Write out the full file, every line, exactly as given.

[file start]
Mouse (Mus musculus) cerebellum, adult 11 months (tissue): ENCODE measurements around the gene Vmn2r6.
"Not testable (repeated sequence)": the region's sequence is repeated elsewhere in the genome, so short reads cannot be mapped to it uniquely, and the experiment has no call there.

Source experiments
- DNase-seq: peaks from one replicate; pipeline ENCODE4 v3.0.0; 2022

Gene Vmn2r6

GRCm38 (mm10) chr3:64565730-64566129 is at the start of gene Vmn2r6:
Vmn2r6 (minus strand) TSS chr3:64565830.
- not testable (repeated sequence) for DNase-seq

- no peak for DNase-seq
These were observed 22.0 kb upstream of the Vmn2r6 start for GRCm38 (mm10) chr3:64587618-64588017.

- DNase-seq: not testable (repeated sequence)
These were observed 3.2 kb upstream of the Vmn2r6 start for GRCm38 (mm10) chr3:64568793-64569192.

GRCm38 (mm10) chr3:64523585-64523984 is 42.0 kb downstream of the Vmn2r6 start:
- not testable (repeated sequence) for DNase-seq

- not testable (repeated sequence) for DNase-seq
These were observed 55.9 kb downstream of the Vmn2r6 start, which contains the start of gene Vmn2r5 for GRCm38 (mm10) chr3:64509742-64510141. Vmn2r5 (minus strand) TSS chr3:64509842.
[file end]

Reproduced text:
Mouse (Mus musculus) cerebellum, adult 11 months (tissue): ENCODE measurements around the gene Vmn2r6.
"Not testable (repeated sequence)": the region's sequence is repeated elsewhere in the genome, so short reads cannot be mapped to it uniquely, and the experiment has no call there.

Source experiments
- DNase-seq: peaks from one replicate; pipeline ENCODE4 v3.0.0; 2022

Gene Vmn2r6

GRCm38 (mm10) chr3:64565730-64566129 is at the start of gene Vmn2r6:
Vmn2r6 (minus strand) TSS chr3:64565830.
- not testable (repeated sequence) for DNase-seq

- no peak for DNase-seq
These were observed 22.0 kb upstream of the Vmn2r6 start for GRCm38 (mm10) chr3:64587618-64588017.

- DNase-seq: not testable (repeated sequence)
These were observed 3.2 kb upstream of the Vmn2r6 start for GRCm38 (mm10) chr3:64568793-64569192.

GRCm38 (mm10) chr3:64523585-64523984 is 42.0 kb downstream of the Vmn2r6 start:
- not testable (repeated sequence) for DNase-seq

- not testable (repeated sequence) for DNase-seq
These were observed 55.9 kb downstream of the Vmn2r6 start, which contains the start of gene Vmn2r5 for GRCm38 (mm10) chr3:64509742-64510141. Vmn2r5 (minus strand) TSS chr3:64509842.